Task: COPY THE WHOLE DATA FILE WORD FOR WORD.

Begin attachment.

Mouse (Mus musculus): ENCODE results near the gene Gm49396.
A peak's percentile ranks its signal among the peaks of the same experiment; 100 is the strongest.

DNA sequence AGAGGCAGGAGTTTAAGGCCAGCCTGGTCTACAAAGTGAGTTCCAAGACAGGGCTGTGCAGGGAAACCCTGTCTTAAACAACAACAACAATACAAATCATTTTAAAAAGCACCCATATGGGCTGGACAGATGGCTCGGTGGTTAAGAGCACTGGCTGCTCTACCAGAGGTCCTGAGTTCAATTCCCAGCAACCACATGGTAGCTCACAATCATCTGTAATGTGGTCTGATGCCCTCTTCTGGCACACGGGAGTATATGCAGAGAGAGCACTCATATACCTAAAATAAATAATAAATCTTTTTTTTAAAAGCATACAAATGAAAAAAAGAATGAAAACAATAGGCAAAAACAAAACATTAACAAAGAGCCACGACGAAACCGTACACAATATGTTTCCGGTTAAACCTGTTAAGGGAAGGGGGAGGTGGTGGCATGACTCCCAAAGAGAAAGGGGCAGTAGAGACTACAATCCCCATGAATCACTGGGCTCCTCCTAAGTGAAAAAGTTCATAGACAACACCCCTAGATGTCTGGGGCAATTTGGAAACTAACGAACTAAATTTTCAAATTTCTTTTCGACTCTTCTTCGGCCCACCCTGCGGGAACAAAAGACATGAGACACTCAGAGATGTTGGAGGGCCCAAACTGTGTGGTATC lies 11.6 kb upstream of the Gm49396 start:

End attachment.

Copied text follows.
Mouse (Mus musculus): ENCODE results near the gene Gm49396.
A peak's percentile ranks its signal among the peaks of the same experiment; 100 is the strongest.

DNA sequence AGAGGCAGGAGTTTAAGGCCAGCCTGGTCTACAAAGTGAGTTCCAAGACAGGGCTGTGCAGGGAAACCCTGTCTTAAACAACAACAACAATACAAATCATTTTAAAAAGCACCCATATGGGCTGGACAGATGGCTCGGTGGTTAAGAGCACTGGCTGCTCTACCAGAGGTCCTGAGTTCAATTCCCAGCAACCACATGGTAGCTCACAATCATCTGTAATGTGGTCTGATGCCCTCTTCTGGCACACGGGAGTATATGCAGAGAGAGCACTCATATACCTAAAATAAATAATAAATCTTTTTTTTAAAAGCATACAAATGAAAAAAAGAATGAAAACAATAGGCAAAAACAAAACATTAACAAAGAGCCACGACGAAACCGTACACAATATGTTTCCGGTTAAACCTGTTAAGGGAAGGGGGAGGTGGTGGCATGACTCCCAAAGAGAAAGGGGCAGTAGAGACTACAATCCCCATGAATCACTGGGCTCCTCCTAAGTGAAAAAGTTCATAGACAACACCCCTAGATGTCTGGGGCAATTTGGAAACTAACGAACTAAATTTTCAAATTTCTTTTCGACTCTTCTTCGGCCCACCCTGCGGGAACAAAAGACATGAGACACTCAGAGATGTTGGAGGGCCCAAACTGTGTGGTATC lies 11.6 kb upstream of the Gm49396 start: